Spring fever is in full gear! Seed Catalogs have arrived, orders have come in and it’s now time to start those seedlings. Last year was my first successful year at starting my seedlings indoors. I went through trials and errors and honestly thought my tomato seedlings were not going to make it. One of the things I learned last year was that tomatoes are the most difficult plants to start from seed. I KNOW WHY!!! After I get through this post, explaining how to germinate your seeds, I will take you into tending your seeds.
Seed Starting Supplies
- Jiffy greenhouse
- Starting Mix
- Soil Thermometer
Before you fill your peat pots with starting mix, you will need to wet your mix with enough water to start the germination process. What I do is wet it enough so that when I squeeze the mix, some water drips out. Not soaking wet, but just damp enough.
Once the pots are filled, place them in the jiffy greenhouse and put it on top of your refrigerator or any other warm spot away from a draft. In order to germinate, the seedlings need a damp, and warm environment.
What about my extra seeds? You can freeze your extra seeds for about three years. I simply put the seed packets into baggies, put them into an envelope and place them in my freezer. SIMPLE!!
You’ll want to leave your seedlings alone in the greenhouse until they start to sprout. Once a few have sprouted, prop the lid open and leave them until all of the seeds have sprouted.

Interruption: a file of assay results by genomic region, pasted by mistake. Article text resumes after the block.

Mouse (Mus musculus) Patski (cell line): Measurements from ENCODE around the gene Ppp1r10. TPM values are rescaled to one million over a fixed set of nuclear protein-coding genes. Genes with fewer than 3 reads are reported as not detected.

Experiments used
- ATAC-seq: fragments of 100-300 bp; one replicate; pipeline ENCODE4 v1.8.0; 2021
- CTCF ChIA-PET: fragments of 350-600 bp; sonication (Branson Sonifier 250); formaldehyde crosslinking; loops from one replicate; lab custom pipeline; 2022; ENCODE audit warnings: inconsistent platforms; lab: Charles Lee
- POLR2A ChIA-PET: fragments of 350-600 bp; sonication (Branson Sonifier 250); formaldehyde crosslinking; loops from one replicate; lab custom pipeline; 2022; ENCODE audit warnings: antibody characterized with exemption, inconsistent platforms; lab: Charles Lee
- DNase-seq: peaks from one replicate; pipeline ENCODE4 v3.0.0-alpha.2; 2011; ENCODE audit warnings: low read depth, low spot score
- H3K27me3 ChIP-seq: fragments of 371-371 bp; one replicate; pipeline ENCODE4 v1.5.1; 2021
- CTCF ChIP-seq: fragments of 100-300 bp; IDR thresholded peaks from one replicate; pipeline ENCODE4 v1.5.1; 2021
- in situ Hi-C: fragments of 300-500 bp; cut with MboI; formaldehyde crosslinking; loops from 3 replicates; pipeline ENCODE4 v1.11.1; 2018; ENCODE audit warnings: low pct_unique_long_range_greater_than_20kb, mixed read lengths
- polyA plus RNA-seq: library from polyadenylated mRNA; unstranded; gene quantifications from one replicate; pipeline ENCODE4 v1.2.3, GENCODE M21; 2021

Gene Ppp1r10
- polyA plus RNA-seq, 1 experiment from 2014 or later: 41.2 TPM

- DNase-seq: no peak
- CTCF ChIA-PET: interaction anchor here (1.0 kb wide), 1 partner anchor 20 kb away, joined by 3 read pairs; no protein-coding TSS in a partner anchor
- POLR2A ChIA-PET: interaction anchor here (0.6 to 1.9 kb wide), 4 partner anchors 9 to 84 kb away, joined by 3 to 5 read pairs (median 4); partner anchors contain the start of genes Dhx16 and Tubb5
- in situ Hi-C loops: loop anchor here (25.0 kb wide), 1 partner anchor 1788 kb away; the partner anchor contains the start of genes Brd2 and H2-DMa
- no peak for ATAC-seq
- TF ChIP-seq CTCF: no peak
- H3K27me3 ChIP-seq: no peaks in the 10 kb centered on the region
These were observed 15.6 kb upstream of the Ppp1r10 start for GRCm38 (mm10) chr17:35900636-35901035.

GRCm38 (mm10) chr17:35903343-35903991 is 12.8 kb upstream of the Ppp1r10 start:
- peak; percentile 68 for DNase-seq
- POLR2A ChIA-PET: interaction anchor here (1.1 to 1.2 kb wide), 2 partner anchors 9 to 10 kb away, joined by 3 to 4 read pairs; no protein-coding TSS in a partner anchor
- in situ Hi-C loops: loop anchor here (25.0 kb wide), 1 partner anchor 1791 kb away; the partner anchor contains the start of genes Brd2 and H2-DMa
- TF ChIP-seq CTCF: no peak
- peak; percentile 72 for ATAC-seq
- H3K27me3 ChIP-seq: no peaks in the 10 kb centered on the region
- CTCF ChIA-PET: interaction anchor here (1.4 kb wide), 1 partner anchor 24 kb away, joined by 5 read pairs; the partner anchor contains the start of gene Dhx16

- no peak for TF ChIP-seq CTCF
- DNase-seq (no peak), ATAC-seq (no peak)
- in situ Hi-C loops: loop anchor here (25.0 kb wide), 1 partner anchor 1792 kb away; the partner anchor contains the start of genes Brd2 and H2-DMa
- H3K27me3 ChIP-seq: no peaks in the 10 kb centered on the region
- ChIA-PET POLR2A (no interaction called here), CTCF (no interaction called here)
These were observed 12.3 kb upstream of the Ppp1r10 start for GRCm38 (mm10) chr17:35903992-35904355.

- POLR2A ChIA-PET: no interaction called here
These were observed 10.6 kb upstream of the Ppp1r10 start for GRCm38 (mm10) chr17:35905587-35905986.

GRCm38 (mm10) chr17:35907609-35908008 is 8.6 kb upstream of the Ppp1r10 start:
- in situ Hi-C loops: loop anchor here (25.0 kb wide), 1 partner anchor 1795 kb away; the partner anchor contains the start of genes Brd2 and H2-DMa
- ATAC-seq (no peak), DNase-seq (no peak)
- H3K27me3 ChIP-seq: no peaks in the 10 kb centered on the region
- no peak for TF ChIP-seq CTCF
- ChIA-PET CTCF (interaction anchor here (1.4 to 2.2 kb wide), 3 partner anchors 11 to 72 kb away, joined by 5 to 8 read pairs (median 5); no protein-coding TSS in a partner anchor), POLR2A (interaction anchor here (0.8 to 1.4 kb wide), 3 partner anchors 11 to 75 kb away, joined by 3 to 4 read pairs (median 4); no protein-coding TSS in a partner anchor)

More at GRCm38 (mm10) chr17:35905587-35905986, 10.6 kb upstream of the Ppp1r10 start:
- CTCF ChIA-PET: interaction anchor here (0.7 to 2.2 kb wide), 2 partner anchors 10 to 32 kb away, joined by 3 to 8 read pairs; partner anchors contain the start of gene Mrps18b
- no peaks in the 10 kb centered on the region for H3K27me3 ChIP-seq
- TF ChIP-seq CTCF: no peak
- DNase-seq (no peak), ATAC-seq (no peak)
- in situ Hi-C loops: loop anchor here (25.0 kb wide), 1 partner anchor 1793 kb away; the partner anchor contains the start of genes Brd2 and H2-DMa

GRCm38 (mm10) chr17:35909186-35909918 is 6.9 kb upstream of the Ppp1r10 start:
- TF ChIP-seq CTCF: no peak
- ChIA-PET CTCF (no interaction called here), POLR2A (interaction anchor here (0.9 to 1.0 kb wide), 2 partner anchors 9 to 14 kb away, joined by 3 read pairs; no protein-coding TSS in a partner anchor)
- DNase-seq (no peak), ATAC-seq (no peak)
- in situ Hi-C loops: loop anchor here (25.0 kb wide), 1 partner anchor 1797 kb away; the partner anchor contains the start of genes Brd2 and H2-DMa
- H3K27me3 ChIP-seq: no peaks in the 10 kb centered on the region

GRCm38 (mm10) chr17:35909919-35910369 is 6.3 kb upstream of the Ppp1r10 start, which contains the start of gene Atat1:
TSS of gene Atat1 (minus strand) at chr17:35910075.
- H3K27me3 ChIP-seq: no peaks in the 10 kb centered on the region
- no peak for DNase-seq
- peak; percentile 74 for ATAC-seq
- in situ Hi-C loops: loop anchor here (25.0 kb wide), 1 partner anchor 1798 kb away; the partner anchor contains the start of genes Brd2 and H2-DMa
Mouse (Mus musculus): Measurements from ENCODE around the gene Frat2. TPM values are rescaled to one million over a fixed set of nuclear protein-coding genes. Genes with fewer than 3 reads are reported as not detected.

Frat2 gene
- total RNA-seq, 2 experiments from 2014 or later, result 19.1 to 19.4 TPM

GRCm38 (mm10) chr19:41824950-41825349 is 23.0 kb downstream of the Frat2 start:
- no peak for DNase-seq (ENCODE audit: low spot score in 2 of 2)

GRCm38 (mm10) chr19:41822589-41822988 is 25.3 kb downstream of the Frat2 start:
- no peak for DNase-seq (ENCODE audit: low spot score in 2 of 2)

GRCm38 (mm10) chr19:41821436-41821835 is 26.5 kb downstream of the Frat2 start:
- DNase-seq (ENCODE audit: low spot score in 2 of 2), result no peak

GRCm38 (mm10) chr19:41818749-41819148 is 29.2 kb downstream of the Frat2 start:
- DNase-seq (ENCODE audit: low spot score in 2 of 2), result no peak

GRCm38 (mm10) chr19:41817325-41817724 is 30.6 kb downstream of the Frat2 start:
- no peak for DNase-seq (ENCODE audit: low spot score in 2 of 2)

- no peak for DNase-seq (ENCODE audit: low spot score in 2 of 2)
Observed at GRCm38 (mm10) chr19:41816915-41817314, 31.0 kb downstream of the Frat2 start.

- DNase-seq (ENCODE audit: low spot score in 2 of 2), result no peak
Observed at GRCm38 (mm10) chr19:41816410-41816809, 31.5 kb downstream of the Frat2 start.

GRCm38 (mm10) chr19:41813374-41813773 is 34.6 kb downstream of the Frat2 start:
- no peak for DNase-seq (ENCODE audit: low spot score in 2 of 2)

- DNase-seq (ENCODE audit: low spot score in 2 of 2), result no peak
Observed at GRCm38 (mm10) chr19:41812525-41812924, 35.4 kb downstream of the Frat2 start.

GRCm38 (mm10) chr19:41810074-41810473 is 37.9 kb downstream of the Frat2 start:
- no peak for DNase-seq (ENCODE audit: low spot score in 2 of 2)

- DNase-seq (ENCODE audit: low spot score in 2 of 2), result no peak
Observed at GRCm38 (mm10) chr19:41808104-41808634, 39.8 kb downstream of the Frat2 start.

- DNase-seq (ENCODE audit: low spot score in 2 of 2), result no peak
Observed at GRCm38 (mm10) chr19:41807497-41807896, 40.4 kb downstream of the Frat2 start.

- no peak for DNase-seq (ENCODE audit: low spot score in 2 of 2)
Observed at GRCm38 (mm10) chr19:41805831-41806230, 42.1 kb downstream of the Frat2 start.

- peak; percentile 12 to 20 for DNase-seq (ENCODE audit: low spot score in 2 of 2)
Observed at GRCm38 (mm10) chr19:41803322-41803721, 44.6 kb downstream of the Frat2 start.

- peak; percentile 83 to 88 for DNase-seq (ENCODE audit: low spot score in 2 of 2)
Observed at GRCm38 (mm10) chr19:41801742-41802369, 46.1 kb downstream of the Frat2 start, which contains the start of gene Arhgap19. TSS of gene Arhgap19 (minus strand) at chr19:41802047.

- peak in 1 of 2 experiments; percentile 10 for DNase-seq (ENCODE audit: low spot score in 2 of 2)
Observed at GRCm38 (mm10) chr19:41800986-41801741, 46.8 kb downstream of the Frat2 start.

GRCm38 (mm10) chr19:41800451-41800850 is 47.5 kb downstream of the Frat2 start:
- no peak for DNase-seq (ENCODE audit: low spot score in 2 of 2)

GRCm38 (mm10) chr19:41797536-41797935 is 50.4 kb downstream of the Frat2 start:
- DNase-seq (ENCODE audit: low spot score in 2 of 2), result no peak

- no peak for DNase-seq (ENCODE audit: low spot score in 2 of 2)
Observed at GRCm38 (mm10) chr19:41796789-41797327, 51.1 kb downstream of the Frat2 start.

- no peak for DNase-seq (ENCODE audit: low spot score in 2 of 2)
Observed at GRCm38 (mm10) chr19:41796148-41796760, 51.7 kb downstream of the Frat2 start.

One thing to be aware of is trying to avoid your seedlings from getting leggy. This happens when you leave them too long during the germination stage and they start to “reach” for a light source. As soon as all your seedlings have germinated, move them under your light source.
Once they have all sprouted, you can then either put them in a sunny location near a window, preferably a south facing window or you can put them under lights to start the growing process. My husband made me an awesome setup in the basement using ordinary shop lights utilizing flourescent bulbs.
This year I am actually going to be adding a large wire shelf and hooking up an additional row of lights. Next week, I will share with you all about building your own light stand with ordinary shop lights and tending our seedlings. As I’ve learned, seedlings can be very finicky especially when your growing in your basement under lights
So until then Garden Soldiers!! Let’s Grow Our Own!!
Part 1: Ordering Seed Catalogs
Part 2: Understanding the differences between Heirloom, Hybrid, GMO, and Organic Seeds
Part 3: Planting Zones, Frost Dates, and Planting Calendars
Part 4. Understanding Succession Planting
Part 5. Spring Time is Near! It’s Time to Start Those Seedlings!
Part 6. Growing Seeds Indoors Under Supplemental Lighting
Part 7. Tending your seedlings
Part 8. Methods of Urban Gardening
This post is a part of Cheeseslave and Kelly the Kitchen Kop’s Real Food Wednesday!